Our guide put his heart into the visit, which he based on the army's role. Israel has a citizen army so every story of sacrifice is perceived as the loss of intimate member of society. Of course, this is true in much of the free world, yet it has a outsized dynamic power in Israel. Among the graves we visited was one of a new immigrant to Israel who served in the army without a local family. Each Friday his best army buddy comes to the cemetery and brews coffee for the two to share, just as they used to do on the buddy's apartment porch each week.
Finally, we came to the new graves of a few of the fallen in this most recent war. It's powerful to stand next to a grave of someone so recently alive and well who died in your defense.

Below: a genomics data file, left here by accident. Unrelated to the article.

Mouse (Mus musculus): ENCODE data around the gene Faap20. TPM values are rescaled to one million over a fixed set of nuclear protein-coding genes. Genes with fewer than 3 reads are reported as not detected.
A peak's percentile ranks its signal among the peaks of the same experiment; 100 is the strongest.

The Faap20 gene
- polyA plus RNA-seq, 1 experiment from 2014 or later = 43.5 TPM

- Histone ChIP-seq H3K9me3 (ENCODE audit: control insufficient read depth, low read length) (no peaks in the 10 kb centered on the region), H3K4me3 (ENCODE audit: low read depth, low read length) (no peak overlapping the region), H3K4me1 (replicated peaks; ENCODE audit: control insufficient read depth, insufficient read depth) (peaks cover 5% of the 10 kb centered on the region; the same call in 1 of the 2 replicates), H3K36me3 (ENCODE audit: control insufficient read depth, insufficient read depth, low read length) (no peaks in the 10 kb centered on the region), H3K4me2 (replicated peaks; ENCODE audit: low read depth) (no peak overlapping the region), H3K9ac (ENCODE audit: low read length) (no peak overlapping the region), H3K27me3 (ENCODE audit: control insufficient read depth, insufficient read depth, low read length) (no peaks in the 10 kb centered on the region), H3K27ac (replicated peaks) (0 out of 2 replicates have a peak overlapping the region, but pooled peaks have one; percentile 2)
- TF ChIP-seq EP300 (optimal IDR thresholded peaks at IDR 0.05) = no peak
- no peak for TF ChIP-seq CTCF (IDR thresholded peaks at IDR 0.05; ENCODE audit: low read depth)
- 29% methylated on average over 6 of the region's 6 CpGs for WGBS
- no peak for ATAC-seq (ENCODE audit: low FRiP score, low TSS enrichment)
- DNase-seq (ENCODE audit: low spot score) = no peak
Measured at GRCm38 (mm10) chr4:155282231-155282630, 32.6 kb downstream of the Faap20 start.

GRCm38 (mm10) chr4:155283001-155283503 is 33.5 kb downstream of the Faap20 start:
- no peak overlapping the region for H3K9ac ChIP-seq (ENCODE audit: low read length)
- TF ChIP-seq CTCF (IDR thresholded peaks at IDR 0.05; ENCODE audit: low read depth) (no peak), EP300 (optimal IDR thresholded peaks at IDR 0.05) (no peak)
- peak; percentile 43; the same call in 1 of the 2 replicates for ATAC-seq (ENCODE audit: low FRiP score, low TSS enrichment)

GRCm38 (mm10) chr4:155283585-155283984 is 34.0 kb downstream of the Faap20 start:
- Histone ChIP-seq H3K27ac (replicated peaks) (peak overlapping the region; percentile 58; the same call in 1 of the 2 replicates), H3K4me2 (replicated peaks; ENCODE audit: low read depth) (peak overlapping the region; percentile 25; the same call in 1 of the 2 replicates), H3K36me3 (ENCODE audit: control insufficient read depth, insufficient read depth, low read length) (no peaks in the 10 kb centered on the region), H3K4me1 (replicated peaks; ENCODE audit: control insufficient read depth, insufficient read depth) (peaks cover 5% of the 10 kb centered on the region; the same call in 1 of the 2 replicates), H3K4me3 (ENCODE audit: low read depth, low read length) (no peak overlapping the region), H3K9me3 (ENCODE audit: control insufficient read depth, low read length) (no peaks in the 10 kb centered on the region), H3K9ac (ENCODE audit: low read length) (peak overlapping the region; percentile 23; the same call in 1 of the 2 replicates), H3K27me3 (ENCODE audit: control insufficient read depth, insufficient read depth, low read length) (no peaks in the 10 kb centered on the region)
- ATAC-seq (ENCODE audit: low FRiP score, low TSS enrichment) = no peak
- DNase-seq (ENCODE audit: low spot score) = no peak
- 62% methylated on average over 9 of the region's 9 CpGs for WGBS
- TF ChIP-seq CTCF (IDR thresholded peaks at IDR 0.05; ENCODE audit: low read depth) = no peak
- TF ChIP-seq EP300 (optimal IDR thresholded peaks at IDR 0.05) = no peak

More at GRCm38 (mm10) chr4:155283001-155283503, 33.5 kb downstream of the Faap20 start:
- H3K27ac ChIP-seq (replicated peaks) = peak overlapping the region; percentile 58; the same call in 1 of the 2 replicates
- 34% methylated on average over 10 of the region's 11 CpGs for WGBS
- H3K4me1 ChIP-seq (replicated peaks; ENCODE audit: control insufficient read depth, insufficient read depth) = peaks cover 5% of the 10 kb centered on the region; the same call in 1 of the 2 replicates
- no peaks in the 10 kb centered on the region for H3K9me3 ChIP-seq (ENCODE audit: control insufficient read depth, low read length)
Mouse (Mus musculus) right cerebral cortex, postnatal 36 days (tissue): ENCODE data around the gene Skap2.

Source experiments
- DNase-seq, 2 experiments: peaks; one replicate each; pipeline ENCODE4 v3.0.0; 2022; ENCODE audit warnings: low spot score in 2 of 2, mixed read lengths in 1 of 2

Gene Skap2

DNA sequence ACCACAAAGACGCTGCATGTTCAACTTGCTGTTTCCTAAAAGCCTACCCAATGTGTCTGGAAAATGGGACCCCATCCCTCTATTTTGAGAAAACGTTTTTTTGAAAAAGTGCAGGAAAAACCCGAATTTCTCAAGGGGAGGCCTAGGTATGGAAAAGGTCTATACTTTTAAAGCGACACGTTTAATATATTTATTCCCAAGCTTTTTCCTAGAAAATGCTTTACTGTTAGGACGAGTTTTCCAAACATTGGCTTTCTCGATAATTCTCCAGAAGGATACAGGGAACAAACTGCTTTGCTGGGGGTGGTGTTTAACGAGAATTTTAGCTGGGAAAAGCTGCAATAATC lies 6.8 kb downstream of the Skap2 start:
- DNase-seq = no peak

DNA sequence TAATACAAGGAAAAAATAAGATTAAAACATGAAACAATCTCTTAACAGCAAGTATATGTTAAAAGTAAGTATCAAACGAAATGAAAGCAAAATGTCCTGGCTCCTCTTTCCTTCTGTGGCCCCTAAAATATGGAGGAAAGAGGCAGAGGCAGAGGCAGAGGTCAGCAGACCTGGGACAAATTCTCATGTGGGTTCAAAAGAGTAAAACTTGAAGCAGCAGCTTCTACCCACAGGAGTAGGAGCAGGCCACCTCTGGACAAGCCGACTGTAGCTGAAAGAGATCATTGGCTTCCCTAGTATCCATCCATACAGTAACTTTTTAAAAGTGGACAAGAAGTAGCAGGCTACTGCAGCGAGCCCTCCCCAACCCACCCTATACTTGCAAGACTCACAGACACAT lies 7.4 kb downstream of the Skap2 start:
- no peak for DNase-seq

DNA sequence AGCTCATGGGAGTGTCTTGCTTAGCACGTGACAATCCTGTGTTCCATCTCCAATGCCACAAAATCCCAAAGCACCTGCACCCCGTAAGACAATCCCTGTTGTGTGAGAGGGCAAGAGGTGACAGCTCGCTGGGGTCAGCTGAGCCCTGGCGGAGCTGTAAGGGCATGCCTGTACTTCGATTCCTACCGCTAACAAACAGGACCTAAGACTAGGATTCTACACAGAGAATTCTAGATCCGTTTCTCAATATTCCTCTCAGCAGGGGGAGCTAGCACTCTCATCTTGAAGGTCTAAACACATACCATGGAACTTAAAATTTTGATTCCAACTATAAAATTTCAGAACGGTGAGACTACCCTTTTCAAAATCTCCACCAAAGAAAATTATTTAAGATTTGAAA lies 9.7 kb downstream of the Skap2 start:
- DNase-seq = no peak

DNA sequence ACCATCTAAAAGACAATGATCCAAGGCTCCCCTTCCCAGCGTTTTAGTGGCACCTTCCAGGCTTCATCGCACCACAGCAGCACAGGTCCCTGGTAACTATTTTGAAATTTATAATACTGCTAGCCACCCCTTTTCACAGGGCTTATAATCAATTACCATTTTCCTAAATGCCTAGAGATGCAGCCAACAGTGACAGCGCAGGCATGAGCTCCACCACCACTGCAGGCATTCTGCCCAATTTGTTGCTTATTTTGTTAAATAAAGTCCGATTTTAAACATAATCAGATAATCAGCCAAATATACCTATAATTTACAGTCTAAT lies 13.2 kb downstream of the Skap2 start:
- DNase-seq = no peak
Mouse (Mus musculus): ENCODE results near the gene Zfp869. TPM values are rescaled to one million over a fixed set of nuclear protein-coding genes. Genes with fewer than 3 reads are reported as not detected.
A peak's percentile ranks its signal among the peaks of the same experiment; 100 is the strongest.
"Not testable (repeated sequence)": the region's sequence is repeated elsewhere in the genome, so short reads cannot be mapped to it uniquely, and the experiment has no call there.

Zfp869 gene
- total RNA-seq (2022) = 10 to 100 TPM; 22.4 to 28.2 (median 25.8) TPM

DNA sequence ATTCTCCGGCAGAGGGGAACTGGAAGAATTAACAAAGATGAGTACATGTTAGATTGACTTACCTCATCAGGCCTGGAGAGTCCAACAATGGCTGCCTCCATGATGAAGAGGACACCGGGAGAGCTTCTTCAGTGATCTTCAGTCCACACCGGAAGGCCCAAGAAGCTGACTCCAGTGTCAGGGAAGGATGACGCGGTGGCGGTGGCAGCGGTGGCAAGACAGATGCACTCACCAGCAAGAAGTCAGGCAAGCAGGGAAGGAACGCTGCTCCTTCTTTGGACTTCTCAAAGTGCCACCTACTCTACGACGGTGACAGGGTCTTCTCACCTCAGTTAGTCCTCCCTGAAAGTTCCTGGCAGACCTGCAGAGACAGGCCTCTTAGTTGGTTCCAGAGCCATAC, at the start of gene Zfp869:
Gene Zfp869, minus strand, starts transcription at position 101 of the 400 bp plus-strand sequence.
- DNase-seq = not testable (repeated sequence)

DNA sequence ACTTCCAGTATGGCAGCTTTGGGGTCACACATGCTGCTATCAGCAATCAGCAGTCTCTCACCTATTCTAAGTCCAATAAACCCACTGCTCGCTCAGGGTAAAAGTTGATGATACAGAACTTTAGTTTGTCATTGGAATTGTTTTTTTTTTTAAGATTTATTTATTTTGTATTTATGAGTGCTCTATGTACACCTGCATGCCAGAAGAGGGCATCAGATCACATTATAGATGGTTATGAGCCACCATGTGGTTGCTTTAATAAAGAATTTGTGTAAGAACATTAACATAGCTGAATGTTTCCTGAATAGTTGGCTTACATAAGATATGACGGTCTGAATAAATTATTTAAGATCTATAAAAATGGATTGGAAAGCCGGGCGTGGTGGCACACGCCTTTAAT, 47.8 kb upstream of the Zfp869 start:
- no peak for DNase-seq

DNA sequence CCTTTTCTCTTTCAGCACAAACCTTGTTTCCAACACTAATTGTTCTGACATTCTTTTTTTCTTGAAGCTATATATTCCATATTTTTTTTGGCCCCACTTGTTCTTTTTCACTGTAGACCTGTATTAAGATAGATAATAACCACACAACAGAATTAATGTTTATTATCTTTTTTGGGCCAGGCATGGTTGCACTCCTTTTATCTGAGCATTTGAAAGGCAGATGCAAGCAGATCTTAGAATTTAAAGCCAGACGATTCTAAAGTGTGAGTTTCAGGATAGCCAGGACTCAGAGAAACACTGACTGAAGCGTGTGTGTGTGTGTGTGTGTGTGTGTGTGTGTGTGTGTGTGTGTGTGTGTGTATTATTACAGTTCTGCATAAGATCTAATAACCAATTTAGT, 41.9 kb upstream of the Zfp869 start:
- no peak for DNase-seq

The graves were being prepared for the built up grave makers used at Har Hertzl. A worker was actually removing a few inches of dirt to allow the stones to be set. I watched for a while moving lightly in thought. The smell of something pulled me back. It was the smell of the dirt being removed.
Dirt is wonderful, both dead and alive, both dust and rebirth. As in all things, it is what we do with it and how we live our precious lives in its company.
Wednesday, August 6, 2014
Tuesday, August 5, 2014
Tonight we joined in a post 9th of Av celebration and concert in Modi'in. It began with songs of prayer for the soldiers of Israel, and the wounded on both sides, and the dead.
The leaders of the evening said at one point that our prayers and hearts needed to extend to other side of the battle. This was a sentiment shared in the room. Then a woman shouted out, "but not Hamas." Under normal circumstances in such an Israeli gathering an argument might have ensued. Tonight, the combination of shared pain and shared opinion lead to reflective silence. Then we said Kaddish with our hearts.